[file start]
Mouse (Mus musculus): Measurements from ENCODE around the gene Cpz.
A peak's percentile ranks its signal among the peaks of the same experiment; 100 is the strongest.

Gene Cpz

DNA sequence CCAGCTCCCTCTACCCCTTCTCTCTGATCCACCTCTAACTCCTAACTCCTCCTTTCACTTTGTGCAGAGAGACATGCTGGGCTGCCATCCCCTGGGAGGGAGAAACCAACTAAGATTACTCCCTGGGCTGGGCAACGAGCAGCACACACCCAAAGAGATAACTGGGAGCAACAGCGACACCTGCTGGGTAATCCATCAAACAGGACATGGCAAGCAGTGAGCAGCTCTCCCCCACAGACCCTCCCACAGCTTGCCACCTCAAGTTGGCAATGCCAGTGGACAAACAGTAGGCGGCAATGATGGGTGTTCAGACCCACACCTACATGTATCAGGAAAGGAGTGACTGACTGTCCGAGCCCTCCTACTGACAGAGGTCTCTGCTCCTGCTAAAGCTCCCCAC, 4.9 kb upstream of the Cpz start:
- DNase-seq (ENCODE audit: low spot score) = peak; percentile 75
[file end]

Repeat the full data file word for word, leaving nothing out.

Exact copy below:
Mouse (Mus musculus): Measurements from ENCODE around the gene Cpz.
A peak's percentile ranks its signal among the peaks of the same experiment; 100 is the strongest.

Gene Cpz

DNA sequence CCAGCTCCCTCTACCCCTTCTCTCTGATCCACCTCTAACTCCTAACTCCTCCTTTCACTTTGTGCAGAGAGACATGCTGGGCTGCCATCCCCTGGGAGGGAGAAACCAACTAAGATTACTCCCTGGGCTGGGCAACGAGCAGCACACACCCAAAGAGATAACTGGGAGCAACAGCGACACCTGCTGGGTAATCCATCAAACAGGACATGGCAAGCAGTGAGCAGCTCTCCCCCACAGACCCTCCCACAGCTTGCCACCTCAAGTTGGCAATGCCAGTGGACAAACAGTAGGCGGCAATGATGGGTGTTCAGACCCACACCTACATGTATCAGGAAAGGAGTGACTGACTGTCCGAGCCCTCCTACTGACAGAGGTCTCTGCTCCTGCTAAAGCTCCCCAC, 4.9 kb upstream of the Cpz start:
- DNase-seq (ENCODE audit: low spot score) = peak; percentile 75